Veterinarian Rose Paddock celebrates her first anniversary of working with Amherst based Dr. Frederick Hess on May 25. They treat only large animals, horses, cows, sheep and goats. “I attended calls with him for one day and then he kicked me out on my own, a little bit of a quick transition,” laughed Dr. Paddock. The 30-year old South Deerfield, MA resident was ready, having worked two years in Michigan after attending Cornell University as an undergrad, then Veterinarian School at Purdue University. “I love working with horses and cows and their owners and being outside,” she said “being a large animal vet is one of the most rewarding careers out there and I love it.” [Read more…]
Most dairy farms have good standard operating procedures for milking, which include cleaning and drying udders, using pre-dip, checking for mastitis, attaching units in a timely manner and using post-dip. [Read more…]
For years the critical question of antibiotic resistant bacteria and it’s relationship to the health and welfare of the general population has been debated and discussed at a variety of levels. Now the question has reached the highest level of government prompting President Barak Obama to issue an Executive Order to thoroughly study the problem. This order would appear to signal a significant shift in the thinking of those who have long been involved in studying the problem. For decades the addition of antibiotics to animal feed has been an accepted practice defended by animal scientists as having little or no impact on the possibility of antibiotic resistance. [Read more…]
Pennsylvania “has a lot of open space,” said Governor Tom Wolf to a legislative lunch audience at the Harrisburg Hilton Hotel. Ten weeks into his term, this was his first agricultural exposure since becoming the commonwealth’s chief executive. “We have a unique geography,” the Governor added, reminding those in attendance that they are located smack-dab in the middle of the richest market possibly in the world. With several metropolitan markets like New York, Philadelphia, Pittsburgh, Baltimore and Washington D.C. in close proximity, the Governor said “There is no other place in the world that can say this, in the 1700s, Pennsylvania was the breadbasket of the colonies and that was no accident.” [Read more…]
UNION GROVE, NC — Ben Ketchie was a recent North Carolina State graduate, working at a feed store in Mt. Ulla, NC when he got a call on his 22nd birthday. Growing up in Rowan County, Ben worked on a variety of dairy farms and now that he was out of school, he was looking to establish a dairy of his own. “It had been a dream I’d been talking about,” Ketchie said. Chris Hoffner, a former employer, heard of a rental farm in far northern Iredell County. It was early in 2013 when Ketchie called the landowner, who was encouraged by his confidence and his plan to keep dairying on the 108-acre farm, rather than just rent the ground, so she decided to lease the farm to him. [Read more…]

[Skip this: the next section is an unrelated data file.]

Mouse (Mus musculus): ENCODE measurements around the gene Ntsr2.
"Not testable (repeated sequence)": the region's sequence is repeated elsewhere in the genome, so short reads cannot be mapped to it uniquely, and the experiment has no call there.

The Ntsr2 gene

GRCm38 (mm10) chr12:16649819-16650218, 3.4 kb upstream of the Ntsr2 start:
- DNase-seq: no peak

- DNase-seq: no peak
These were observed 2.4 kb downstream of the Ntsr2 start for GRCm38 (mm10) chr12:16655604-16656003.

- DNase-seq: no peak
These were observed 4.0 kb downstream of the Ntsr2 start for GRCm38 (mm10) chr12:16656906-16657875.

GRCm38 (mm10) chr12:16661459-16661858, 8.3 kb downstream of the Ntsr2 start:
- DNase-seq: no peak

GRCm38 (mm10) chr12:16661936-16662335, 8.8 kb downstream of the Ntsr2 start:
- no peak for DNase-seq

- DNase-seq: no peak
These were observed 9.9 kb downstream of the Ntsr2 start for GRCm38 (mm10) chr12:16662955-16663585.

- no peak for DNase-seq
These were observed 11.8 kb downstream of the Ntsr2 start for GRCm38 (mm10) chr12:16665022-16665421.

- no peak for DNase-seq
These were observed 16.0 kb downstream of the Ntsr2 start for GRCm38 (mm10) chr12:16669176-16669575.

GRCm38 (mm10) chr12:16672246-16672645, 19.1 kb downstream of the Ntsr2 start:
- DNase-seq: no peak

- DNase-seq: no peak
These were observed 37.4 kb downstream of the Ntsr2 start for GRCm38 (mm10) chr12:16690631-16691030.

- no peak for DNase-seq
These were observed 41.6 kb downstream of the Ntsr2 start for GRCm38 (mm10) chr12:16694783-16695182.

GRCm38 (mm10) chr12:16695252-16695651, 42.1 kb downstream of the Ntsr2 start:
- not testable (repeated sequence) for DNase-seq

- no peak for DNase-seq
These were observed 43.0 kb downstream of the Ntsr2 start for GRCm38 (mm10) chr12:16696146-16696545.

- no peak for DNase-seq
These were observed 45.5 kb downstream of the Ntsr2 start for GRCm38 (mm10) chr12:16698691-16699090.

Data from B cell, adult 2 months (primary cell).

by Daniel M. Kniffen, VP Centre County Farm Bureau
The prediction that the world will need 100 percent more food by 2050 is, at best, concerning. U.S. consumers continue to have the luxury of access to a variety of ample, affordable, safe food; they deserve to have the privilege of continuing to be so fortunate with their food supply. The U.S. Estate Tax could prove to be a future road block to world food security.
Mastitis is the most common disease affecting dairy cattle. “Preventing mastitis is certainly important but identifying it is equally important,” said Ernest Hovingh, DVM/PhD, a highly visible presence at ag gatherings, he averages about 100 presentations a year, often more. His original topic at the 2015 Lebanon Dairy & Crops Compliance Day was ‘Objectively Investigating Milk Quality Issues’, but mastitis took front and center. After identifying mastitis, he says, “it must be properly managed.” Hovingh opened with a Socratic questioning method, wanting to know from attendees if they could tell from varied slides “whether or not this cow has mastitis”; if not, what could it be? [Read more…]
by Mary C. Gruszka
Running a successful farm business relies not only on technical skills in the field, but increasingly on internet and computer skills, as well as promotion and marketing savvy.
To help farmers and farmers markets increase their web presence and skills to better promote their operations, the Farmers Market Federation of New York launched a new website development program. [Read more…]